Kęstutis Girnius. The Conservatives’ youth need adult supervision

Kęstutis Girnius
DELFI / Šarūnas Mažeika

Usually, the highest office is not granted to amateurs lacking experience. I suspected that the new generation and especially the new chairman would need adult supervision. But it wasn’t clear how much and for how long.

There are cases where a newcomer displays incredible political shrewdness from their first days, while in other cases, political awareness and maturity remains as unreachable as the horizon. G. Landsbergis lands in the latter category.

In a recent TS-LKD board meeting, a resolution was discussed on declaring a moratorium against the tax reform approved this June.

G. Landsbergis stated, “We have to present a united Lithuanian position. When we talk about next year’s budget, there is no such thing. It is the decision of one prime minister and one cabinet.” According to him, same as national defence, there is need to sit down for a serious discussion and seek agreement among all the parliamentary parties.

I am not wholly certain, what Landsbergis had in mind. I believe that he wished to claim that decisions made by solely the prime minister or cabinet, or in other terms the ruling majority, without the agreement of other parties are in some form flawed, inadequate, perhaps even undemocratic and that only consensus based agreements are flawless.

Consensus on acute political questions is difficult to reach. The joint agreement on defence spending is an exception and may not be upheld in case of economic downturn, same as the 2004 commitment of eleven Lithuanian political parties to dedicate no less than 2% GDP for defence spending was not upheld in 2005-2008.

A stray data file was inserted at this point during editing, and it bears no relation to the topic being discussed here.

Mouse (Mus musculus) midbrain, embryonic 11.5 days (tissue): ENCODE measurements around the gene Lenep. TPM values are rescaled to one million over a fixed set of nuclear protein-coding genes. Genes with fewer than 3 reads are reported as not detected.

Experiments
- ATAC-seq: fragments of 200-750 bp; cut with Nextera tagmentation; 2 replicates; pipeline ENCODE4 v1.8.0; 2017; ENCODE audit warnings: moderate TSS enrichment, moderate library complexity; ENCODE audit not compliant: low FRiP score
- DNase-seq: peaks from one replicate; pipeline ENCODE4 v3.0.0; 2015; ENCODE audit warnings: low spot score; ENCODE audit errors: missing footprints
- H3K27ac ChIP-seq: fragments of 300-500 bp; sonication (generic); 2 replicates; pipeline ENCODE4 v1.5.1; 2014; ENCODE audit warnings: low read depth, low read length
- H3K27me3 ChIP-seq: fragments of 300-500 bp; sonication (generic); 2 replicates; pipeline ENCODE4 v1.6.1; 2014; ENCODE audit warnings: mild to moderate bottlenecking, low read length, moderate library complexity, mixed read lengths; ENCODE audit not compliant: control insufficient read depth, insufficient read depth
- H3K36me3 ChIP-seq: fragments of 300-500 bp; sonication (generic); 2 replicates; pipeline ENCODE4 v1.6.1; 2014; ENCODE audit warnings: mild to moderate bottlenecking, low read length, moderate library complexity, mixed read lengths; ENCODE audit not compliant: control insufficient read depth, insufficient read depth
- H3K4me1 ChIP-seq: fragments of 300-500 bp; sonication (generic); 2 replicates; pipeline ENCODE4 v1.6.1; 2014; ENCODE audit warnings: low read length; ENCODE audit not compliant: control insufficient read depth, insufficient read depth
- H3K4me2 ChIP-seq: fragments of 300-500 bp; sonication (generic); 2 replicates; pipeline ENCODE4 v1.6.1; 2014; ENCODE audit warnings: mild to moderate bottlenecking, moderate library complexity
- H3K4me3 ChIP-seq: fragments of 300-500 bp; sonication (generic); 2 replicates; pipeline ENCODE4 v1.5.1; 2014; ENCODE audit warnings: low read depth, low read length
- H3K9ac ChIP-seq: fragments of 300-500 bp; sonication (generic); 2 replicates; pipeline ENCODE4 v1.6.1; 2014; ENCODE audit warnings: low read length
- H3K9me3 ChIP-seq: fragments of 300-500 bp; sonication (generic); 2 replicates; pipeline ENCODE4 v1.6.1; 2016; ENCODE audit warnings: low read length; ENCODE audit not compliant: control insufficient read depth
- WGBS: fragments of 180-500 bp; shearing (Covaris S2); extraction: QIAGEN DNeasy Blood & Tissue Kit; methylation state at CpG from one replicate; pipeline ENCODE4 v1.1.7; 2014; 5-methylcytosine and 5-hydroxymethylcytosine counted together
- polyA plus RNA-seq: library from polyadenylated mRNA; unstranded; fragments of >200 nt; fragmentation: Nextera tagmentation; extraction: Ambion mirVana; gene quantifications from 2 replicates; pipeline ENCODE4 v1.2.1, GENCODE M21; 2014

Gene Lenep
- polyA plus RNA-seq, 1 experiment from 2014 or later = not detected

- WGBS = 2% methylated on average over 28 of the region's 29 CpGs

While sometimes agreement on foreign and defence policy is reached, it is not realistic to hope that there will be agreement on the budget, which set out what programmes are financed and how the necessary funds are to be gathered, thus – how the people will live.

Views on these matters inevitably differ, they are represented by political parties and entities and the elections decide who gets the final say.

Even if it were achievable, consensus on economic matters would not guarantee the best results because it would most likely be a jumble of compromises, which contradict one another, rather than a consistent plan of action. The ruling coalition is left to take responsibility for the situation and it is up to it to choose, how to react to opposition proposals. If the proposals are wise, it is wise to implement them, but politicians are not known for rationality.

G. Landsbergis knows well that parties often act on their own, disregarding the minority.

An excellent example is the recreation of Lithuanian independence on March 11. If the Sąjūdis had sought a compromise, which would have satisfied A. Brazauskas‘ Communist Party, the declaration of independence would have been long delayed if not buried.

The disputes between V. Landsbergis and K. Prunskienė‘s supporters did not lead to compromise and consensus, but Prunskienė’s resignation. In both cases, the right decision was made.

Another, perhaps less dramatic, example is the Kubilius cabinet’s “nightly reforms”, which sought to halt the collapse of the economy. While they faced and continue to face much criticism and while they were not without certain flaws, they were necessary and had to be passed quickly rather than seeking unanimous consent.